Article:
In computers, data can be stored in devices called storage devices. These storage devices are also called Memory units. Let start understanding the concept of memory on the computer. We give the basic and brief information about the Concept of Memory in Computer.
Classification of computer memory
Primary computer memory
Primary memory is known as the main memory of the computer. This holds the data that is being processed and is capable of sending and receiving the data at a very high speed.
Primary memory is classified into three types:
- Processor register
- Cache memory
- Main memory
In computer architecture, a processor register is a small amount of very fast computer memory. It is used to speed the execution of computer programs. Processors registers are at the top of the memory hierarchy and provide the fastest way for the system to access data.
For example, Modern computer architectures operate on the principle of moving the data from the main memory into registers, operating in them, and then moving the result back into the main memory.
The cache is a smaller, faster memory. It stores copies of the data from the most frequently used main memory locations. It is used by the central processing unit of a computer to reduce the average time to access the memory.
The processor or the CPU directly stores and retrieves information from the main memory. CPU accesses this memory in a random fashion. That means any location of this memory can be accessed by the CPU to either read information from it or to store information into it.
The main memory is classified into two types:
- RAM (Random Access Memory)
- ROM (Read Only Memory)
Ram (Random Access Memory)
- RAM is used to storing data temporarily.
- In CPU the data or instruction are first located into RAM.
- The operating system, the application programs, and the data, which are in use, are placed in RAM, for the computer processor to access them quickly.
- The content of RAM is lost when the computer is turned off. Hence RAM is called Volatile Memory.
- RAM chips come in memory sizes of 2GB, 4GB, 8GB and so on.
Type of ram
- Dynamic ram
- Static ram
Rom (Read-only memory)
- ROM is permanent, built-in computer memory.
- ROM allows the user to only read the data, but not write. Hence, it is called a read-only memory.
- The content of ROM is not lost even when the computer is turned off. Hence, ROM is called non-volatile memory.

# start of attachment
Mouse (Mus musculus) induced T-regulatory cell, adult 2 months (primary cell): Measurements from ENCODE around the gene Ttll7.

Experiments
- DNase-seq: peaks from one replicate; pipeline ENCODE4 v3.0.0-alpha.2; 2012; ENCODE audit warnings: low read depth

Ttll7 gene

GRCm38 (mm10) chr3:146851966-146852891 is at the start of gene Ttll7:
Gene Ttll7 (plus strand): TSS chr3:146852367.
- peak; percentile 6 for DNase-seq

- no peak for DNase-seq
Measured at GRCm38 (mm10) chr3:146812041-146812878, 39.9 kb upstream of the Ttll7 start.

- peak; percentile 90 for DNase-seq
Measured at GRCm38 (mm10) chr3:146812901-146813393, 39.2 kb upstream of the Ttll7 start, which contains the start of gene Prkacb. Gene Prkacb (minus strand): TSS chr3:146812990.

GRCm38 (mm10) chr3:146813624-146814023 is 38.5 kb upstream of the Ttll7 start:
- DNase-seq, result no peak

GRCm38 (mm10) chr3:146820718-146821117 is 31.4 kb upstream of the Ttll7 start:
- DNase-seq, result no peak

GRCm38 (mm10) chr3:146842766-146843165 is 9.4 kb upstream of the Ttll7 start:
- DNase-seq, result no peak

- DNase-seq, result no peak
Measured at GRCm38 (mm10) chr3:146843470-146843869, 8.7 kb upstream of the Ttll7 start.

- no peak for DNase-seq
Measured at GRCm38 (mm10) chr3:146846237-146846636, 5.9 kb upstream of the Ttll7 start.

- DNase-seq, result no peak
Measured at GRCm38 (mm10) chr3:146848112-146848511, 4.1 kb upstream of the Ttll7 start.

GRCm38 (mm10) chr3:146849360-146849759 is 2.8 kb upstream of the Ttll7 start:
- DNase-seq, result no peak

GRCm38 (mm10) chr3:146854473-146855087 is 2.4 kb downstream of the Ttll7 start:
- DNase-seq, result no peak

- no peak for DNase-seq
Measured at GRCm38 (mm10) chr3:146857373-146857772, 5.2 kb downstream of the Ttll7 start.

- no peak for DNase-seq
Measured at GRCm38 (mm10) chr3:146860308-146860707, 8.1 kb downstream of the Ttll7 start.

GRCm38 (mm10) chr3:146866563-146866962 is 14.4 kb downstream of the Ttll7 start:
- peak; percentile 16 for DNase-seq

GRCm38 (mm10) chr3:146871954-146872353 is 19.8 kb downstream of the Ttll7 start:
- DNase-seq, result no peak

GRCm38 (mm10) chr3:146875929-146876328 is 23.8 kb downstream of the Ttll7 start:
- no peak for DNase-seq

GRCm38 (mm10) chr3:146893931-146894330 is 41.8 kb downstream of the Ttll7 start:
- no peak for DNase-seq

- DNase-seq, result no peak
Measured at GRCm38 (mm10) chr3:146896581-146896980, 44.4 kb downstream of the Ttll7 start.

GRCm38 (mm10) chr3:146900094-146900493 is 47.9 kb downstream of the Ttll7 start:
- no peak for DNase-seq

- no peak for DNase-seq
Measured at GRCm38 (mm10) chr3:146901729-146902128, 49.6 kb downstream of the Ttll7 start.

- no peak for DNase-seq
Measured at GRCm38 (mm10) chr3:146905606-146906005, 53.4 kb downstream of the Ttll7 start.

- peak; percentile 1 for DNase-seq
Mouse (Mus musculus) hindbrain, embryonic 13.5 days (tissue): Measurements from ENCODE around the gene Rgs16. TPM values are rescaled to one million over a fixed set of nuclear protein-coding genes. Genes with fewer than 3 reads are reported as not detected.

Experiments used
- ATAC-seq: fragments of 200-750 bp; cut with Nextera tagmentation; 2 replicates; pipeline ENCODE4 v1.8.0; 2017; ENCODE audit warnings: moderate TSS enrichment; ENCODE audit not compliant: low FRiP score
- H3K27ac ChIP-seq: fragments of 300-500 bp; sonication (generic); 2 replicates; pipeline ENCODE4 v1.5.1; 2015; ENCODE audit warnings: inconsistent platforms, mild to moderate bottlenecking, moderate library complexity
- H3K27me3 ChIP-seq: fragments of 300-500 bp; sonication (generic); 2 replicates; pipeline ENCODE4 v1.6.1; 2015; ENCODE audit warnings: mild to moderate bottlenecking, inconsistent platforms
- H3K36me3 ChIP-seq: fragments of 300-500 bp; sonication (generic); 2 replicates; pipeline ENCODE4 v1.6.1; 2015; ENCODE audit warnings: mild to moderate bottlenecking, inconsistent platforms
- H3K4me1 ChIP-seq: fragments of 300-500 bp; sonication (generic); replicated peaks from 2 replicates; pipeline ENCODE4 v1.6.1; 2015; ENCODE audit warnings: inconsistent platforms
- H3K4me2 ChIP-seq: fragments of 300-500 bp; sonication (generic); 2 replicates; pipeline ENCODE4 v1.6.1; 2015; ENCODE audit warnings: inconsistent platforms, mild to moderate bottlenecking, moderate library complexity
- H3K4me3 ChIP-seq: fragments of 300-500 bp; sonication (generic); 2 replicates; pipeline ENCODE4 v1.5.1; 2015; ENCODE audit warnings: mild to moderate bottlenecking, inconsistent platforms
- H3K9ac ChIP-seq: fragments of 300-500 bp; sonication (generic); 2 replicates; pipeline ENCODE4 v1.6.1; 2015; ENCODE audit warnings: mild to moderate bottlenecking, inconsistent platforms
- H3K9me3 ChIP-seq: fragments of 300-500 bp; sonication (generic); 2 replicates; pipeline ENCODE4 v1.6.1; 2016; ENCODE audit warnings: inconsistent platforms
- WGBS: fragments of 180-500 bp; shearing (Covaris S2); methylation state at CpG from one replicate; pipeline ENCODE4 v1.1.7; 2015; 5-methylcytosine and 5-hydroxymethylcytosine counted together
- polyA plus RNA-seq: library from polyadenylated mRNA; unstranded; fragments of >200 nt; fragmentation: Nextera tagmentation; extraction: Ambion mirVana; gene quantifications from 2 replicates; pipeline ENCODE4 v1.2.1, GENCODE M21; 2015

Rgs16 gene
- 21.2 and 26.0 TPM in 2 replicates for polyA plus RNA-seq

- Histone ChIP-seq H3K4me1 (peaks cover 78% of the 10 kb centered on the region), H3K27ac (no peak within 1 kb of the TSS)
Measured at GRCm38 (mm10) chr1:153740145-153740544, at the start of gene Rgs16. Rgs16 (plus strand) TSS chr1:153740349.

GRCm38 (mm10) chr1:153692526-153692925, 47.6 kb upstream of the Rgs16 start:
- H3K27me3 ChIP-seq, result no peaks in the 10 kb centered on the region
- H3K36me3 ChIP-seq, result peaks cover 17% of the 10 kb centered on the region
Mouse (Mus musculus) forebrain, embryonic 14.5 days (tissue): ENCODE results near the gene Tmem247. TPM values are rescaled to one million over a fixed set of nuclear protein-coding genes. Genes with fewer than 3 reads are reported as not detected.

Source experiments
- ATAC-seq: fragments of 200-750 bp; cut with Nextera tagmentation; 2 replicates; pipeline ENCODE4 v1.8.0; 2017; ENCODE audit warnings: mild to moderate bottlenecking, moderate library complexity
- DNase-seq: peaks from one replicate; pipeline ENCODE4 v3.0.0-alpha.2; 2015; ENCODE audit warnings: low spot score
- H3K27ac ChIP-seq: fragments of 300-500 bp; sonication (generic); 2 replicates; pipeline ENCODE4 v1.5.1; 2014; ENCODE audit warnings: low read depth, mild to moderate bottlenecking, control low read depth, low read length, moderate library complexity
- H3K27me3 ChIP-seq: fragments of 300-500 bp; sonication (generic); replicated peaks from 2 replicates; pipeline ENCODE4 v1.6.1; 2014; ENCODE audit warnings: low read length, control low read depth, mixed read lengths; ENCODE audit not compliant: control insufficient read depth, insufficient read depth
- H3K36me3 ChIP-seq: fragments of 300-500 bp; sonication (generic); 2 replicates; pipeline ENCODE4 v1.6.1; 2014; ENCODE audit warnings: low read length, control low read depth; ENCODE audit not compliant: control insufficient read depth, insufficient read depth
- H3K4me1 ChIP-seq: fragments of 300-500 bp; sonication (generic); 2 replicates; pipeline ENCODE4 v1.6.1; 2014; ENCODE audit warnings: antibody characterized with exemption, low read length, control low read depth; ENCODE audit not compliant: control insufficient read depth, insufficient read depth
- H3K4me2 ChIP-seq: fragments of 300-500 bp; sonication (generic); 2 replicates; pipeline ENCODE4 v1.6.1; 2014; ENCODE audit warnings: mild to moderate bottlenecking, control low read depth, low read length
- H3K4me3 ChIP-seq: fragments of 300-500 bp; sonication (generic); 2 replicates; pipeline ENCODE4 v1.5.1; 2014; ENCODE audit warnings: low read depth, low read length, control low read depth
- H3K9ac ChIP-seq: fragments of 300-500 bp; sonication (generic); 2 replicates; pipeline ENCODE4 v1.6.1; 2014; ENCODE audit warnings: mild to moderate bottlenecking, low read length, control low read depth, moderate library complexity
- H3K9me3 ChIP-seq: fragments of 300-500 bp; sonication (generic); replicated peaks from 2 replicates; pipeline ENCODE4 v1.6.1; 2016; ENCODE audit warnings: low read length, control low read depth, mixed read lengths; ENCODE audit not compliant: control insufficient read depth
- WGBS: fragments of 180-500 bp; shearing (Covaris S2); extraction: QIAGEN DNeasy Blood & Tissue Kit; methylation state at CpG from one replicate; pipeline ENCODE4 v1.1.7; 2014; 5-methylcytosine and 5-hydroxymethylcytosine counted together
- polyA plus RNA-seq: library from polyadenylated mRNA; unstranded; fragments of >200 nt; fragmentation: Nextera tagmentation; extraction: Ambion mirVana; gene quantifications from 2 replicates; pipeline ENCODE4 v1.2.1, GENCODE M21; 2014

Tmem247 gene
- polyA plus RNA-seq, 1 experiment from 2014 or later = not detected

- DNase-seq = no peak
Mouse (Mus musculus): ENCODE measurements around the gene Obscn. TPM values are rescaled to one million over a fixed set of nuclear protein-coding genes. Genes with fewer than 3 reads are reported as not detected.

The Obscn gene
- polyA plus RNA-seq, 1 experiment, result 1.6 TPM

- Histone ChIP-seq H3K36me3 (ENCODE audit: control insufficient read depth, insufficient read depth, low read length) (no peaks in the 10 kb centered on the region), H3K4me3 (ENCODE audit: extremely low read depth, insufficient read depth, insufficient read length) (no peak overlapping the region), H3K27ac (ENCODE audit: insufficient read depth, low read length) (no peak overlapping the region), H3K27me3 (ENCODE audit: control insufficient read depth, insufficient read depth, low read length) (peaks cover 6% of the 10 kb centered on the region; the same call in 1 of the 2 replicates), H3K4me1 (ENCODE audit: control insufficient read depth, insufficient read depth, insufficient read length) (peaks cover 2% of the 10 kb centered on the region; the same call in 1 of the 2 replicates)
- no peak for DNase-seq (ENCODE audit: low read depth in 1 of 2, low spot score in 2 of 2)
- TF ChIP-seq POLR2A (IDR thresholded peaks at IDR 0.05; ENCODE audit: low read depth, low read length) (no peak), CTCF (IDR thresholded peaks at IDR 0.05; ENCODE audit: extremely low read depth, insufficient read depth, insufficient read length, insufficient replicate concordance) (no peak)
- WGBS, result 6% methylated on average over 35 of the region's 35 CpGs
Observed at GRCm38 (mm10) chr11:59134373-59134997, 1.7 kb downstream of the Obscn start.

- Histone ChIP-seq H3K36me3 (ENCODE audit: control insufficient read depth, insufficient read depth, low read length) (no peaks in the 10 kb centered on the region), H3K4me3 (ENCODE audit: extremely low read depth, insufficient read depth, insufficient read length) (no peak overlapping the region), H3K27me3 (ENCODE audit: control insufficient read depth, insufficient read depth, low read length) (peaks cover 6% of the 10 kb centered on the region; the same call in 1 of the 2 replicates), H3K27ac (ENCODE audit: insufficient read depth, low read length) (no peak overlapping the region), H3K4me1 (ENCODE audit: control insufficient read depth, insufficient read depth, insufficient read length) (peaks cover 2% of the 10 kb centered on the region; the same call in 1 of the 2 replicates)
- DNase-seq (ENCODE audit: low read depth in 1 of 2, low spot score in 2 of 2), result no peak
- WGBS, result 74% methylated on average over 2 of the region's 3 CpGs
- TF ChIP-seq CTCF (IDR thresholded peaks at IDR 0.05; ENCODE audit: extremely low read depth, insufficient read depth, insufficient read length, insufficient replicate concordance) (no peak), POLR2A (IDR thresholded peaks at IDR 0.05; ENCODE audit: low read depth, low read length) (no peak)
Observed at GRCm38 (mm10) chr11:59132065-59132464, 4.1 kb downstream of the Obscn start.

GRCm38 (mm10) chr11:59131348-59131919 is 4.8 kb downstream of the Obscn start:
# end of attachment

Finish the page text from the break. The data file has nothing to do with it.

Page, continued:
- It is used to keep important instructions such as computer BIOS, which is needed whenever the computer is turned on.
- ROMs are extensively used in calculators and peripheral devices such as laser printers.
Type of ROM
- PROMs (Programmable Read-Only Memory)
- EPROMs (Erasable Programmable Read-Only Memory)
- EEPROMs (Electrically Erasable Programmable Read-Only Memory)
Secondary Computer memory
The internal memory of the computer is usually adequate for normal information processing requirements. But when a large amount of data processing has to be done, more memory is required. Moreover, the information in the ram is lost, when the power is switched off. These limitations have been overcome with the help of certain electro-magnetic storage media called secondary storage devices.
Secondary storage is also called as auxiliary storage. In computer storage, secondary storage is not directly accessible to the central processing unit. It requires the input/output channels of the computer.
A common characteristic of secondary memory
- Access time = the time required for a binary digit in the computer memory, to be read by the central processing unit(CPU), or the time to read data from peripheral data storage.
- Data transfer rate= it is the amount of digital data in the computer memory that is moved from one place to another in a given time.
- Storage capacity= it is the total amount of stored information that a storage device or medium can hold.
- Non-volatile= the ability to preserve information, in situations such as power loss.
Secondary storage devices are made up of various materials such as:
- Magnetic storage– Magnetic storage uses different patterns of magnetization on a magnetically coated surface to store information. Magnetic storage is non-volatile. The information is accessed using one or more read/write heads. For example; Hard disk, floppy disk.
- Semiconductor storage – Semiconductor memory uses semiconductor-based integrated circuits to store information. A semiconductor memory chip may contain millions of tiny transistors or capacitors. It is available in both volatile and non-volatile form. For example; Advanced electronic devices.
- Optical disc storage– Optical disc storage uses tiny pits fixed on the surface of a circular disc to store the information. It reads this information by illuminating the surface with a laser diode and by absorbing the reflection. Optical disc storage is non-volatile and uses sequential access. For example; CD, DVD.
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